Tuberculosis is a disease caused by bacteria called Mycobacterium tuberculosis. Following a significant exposure to the bacteria a person may develop dormant or latent TB which is not infectious. A small proportion of people exposed may develop active TB which can infect the lungs, but can also affect other parts of the body, including the kidneys or spine. The disease-causing bacteria are spread in the air, through coughing, laughing, sneezing, singing or talking. Symptoms may include a cough that lasts for two weeks or more, chest pain, loss of appetite, fever, feeling weak and night sweats. Treatment to cure TB normally involves taking medication for a period of time between six to 12 months.

New Brunswick | NB Power prepared for possible weekend weather event

NB Power is closely monitoring this weekend’s predicted snowfall, wind gusts and rain, and is reminding customers to be prepared for the potential for weather-related power outages.

NB Power line crews are fuelling and stocking trucks with equipment in advance of a system that is expected to bring snow, rain and strong winds into the province on Saturday night, Nov. 1, and into Sunday.

A response plan is in place to relocate crews around the province as required. NB Power is in close contact with neighboring utilities and local contractors in the case their assistance is required for customer restoration.

If your power goes out during a storm, you can search for, and report your outage on NB Power’s mobile site by entering your phone number or account number at or by calling 1-800-663-6272.

Customers are encouraged to take the following steps to be prepared:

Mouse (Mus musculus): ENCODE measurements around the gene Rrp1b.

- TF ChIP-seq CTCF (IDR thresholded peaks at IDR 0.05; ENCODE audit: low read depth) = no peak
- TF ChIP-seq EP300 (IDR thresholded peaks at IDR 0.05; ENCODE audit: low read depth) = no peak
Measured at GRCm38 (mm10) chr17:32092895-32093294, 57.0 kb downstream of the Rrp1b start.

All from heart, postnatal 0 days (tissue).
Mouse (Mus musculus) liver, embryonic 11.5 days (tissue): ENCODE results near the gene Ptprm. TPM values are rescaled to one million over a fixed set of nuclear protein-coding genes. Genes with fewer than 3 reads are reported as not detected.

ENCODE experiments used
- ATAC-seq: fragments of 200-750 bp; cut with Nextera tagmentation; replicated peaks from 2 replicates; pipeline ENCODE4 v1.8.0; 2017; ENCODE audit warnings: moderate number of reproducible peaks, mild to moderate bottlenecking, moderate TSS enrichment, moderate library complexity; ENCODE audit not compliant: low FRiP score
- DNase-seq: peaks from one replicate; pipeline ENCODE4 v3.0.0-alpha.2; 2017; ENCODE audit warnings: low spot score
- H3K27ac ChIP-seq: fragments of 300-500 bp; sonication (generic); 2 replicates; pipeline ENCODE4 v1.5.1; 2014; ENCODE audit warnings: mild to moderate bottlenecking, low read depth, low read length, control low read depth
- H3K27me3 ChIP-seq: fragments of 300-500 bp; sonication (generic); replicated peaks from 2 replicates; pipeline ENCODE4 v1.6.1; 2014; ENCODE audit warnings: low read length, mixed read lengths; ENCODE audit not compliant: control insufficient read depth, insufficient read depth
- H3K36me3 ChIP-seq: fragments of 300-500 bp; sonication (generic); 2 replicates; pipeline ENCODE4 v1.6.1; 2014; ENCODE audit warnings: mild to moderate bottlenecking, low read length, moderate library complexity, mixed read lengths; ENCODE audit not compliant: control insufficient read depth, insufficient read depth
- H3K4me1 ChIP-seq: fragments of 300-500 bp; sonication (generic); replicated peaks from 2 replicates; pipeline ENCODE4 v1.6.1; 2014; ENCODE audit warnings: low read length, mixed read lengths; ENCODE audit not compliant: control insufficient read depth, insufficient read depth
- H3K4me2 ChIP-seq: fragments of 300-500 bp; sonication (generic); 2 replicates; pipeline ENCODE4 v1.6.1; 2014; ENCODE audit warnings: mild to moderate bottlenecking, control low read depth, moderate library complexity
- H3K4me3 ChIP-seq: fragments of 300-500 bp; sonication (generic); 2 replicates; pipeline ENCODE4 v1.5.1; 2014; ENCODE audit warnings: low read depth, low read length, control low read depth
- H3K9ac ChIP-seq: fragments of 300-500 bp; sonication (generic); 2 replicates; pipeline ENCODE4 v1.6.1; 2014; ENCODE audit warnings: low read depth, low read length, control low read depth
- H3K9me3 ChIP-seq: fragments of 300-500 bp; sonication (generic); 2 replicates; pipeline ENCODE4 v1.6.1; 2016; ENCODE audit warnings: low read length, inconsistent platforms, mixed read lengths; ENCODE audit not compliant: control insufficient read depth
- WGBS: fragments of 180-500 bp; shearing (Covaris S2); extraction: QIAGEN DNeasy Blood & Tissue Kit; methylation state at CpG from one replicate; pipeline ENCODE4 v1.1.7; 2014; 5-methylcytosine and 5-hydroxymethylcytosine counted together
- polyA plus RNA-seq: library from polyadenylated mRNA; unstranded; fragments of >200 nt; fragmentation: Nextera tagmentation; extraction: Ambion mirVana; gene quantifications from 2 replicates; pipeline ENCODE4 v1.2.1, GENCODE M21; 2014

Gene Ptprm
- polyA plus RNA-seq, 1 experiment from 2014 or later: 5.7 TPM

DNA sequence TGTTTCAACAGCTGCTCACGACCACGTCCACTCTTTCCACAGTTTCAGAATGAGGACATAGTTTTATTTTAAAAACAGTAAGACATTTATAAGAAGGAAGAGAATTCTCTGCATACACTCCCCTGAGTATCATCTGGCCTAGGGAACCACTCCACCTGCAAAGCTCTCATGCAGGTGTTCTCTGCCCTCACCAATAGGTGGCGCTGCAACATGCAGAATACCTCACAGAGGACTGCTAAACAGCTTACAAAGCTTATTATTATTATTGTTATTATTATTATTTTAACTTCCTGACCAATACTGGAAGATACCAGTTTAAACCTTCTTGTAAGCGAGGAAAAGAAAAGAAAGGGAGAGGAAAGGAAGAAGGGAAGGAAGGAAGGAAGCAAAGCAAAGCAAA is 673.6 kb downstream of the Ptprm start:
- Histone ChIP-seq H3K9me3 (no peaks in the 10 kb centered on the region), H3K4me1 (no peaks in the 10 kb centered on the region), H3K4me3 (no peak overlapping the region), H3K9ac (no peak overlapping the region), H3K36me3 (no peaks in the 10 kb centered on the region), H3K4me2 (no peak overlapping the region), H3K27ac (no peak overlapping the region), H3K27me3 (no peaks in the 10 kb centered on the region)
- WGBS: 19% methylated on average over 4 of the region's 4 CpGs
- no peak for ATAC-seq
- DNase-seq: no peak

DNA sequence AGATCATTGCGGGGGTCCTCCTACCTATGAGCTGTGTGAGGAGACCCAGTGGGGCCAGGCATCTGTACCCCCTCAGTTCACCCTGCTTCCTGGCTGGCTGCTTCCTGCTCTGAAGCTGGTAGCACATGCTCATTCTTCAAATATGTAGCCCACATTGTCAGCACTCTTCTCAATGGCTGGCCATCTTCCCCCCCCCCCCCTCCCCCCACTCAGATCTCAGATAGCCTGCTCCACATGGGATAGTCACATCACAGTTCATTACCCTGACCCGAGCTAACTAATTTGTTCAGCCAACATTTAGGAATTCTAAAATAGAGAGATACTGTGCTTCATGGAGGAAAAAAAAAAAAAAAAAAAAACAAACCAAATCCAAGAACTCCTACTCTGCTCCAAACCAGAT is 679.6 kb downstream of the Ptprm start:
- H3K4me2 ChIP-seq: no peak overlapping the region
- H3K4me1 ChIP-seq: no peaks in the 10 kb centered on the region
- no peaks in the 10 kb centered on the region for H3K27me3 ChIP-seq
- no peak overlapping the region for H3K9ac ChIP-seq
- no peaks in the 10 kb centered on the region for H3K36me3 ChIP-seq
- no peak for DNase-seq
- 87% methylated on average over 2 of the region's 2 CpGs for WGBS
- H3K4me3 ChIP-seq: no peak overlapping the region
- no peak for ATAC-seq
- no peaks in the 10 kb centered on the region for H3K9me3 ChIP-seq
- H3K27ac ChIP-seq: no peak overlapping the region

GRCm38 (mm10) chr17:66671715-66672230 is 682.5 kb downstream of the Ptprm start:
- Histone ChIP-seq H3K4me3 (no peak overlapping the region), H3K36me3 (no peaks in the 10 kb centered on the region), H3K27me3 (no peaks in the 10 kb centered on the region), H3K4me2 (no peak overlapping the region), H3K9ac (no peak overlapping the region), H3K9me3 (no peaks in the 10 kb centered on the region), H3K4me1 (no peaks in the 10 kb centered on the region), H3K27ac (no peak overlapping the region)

• Make sure your cellphone is fully charged and your phone number is up-to-date on your account beforehand by calling 1-800-663-6272. This will help you search and report outages in your area.
  • Keep a flashlight and safety light sticks handy to use in place of candles to avoid fire hazard.
  • Have a full tank of gas for snowblowers and generators.
  • Have a battery-operated radio and spare batteries ready as many radio stations operate using emergency power. NB Power works with the radio stations during power restoration work to keep you informed.
  • Have an emergency kit on standby with supplies including a first aid kit, prescriptions, water and non-perishable food.

More storm preparedness tips are available on NB Power’s website.

Ontario | Mandatory carbon monoxide alarms protect everyone

The City of Ottawa wants to remind all residents that, just like smoke alarms, working carbon monoxide (CO) alarms are now mandatory for all homes in Ontario.

On October 14 the Province of Ontario announced that the Ontario Fire Code now makes it mandatory to have CO alarms in most residential properties. Any residential property with a gas-fired appliance or attached garage must have an alarm. These must be installed near all sleeping areas in residential homes and in the service rooms, and adjacent sleeping areas in multi-residential units.

It also declared the first week of November as Carbon Monoxide Awareness Week. Owners of properties with six or fewer residences have six months to comply and those with more than six residential units have one year to comply.

Often called the silent killer, carbon monoxide is an invisible, odourless, colorless gas created when fuels (such as gasoline, wood, coal, natural gas, propane, oil, and methane) burn incompletely. In the home, heating and cooking equipment that burn fuel are potential sources of carbon monoxide. Vehicles or generators running in an attached garage can also produce dangerous levels of carbon monoxide.

Like smoke alarms, carbon monoxide alarms should be tested at least once a month and replaced according to the manufacturer’s instructions. When you change your clocks this weekend, also change the batteries in all your household alarms and emergency kits.

If the audible trouble signal sounds on your alarm:

  • Check for low batteries. If the battery is low, replace it.
  • If it still sounds, or you suspect CO in your home, have everyone in the home exit to the outdoors and then call 9-1-1.
  • Remain at the fresh air location until emergency personnel arrive to assist you.

Find out more on carbon monoxide safety at